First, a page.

In 1970, the United Auto Workers became the first major national union to endorse the ERA. The Department of Justice filed the first Title VII suit of sex discrimination in employment. Women from 43 tribes and 23 states organized the North American Indian Women’s Association.

In 1971, New York Radical Feminists held “Speak-out on Rape.” The US Supreme Court ruled that companies cannot refuse to hire mothers with small children unless the same policy applies to fathers with small children. Erin Pizzy started the first battered women’s shelter in England, which led to a movement that spread throughout Europe and the US.

In 1972, Title IX was passed, prohibiting sex discrimination in most federally assisted educational programs. The University of Minnesota let women into its marching band. Sally Priesand was the first woman to be ordained a rabbi. Shirley Chisholm ran for President.

In 1973, the Supreme Court legalized abortion in Doe v. Bolton and Roe v. Wade. Billie Jean King slaughtered Bobby Riggs in the “Battle of the Sexes” tennis match. The National Black Feminist Organization was formed. New Jersey opened Little League to girls. The Los Angeles Woman’s Building opened–housing art galleries, studios, workshops, and stores.

In 1974, a Washington state court granted a lesbian mother living with her lover custody of her children. The Coalition of Labor Union Women was organized, with Olga Madar of UAW its first president. The National Association of Women Business Owners was formed. The mayor of Davenport, Iowa was denied a BankAmericard because she didn’t get her husband’s signature for the card.

In 1975, The Supreme Court outlawed the automatic exclusion of women from jury duty. First Women’s Bank opened in New York City. Ten Chicanas filed a suit in California claiming they were involuntarily sterilized at a county medical center.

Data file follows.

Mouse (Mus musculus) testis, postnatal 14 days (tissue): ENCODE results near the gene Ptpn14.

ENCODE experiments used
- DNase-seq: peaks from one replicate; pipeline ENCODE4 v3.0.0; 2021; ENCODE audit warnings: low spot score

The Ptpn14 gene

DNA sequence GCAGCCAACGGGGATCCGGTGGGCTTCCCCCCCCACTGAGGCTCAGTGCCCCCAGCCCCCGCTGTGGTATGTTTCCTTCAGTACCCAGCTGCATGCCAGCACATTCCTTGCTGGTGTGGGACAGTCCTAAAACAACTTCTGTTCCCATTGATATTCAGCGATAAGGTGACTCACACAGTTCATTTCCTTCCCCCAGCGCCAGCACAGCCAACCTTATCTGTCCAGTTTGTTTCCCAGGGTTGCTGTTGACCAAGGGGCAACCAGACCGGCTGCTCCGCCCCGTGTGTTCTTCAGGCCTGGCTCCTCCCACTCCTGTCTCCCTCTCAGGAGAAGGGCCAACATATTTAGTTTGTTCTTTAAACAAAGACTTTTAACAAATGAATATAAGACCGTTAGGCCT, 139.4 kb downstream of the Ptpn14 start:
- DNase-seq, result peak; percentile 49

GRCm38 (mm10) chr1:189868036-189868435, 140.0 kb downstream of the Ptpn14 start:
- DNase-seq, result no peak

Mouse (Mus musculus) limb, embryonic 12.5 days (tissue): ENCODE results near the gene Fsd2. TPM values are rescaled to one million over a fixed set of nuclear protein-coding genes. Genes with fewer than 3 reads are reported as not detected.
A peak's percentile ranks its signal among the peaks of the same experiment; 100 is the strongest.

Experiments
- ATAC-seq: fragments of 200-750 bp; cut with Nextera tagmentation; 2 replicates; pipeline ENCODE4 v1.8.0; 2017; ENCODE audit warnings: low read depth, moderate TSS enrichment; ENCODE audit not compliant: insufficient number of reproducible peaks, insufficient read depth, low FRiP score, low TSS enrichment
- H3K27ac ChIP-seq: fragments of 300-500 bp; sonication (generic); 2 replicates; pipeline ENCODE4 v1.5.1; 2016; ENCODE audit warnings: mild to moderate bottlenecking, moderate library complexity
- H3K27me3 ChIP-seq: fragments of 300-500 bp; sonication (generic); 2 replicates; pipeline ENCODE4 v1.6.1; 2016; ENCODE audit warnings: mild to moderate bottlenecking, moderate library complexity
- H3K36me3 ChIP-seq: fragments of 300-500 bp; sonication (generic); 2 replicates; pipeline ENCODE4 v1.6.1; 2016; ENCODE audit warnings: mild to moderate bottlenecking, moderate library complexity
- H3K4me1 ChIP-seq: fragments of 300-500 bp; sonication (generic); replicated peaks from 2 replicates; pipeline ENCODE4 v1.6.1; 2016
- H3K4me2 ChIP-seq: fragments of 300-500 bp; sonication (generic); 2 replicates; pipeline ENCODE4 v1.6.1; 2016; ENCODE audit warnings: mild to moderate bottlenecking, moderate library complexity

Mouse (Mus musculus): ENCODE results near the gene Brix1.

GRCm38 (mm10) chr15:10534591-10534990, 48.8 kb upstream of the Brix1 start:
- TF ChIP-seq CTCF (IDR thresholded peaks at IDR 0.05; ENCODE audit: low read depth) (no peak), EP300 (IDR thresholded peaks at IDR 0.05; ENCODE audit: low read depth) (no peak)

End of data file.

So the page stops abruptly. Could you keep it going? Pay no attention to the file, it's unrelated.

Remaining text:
In 1976, the International Tribunal on Crimes Against Women was held in Brussels. The FDA required uniform standards for the safety and effectiveness of intrauterine devices. The Air Force agreed to train women pilots but not for combat. Wisconsin women became the first to be listed with their own names–not solely their husbands’ names–in the phone book.

In 1977, NBC signed a $1.7 million agreement with the EEOC for back pay and programs for women. The South Australia Parliament became the first in the world to make rape within marriage a criminal offense. Fanny Lou Hamer, a sharecropper who became a civil rights leader, died. The Kitty Genovese Women’s Project in Texas published the names of 1,500 men indicted for rape and sexual assault.

In 1978, abortion clinics in several states were vandalized. The Labor Department issued regulations to increase the number of women in blue-collar construction jobs. The first Women’s Jazz Festival was held in Kansas City, Missouri. More women than men entered college for the first time in US history.

In 1979, the US Treasury issued the Susan B. Anthony dollar coin. The US Census announces the end of the “head of household” designation. The National Weather Service started naming storms for men, alternating with women’s names. More than 290 women held seats on boards of major corporations, almost double the number in 1975.

(source: The Decade of Women)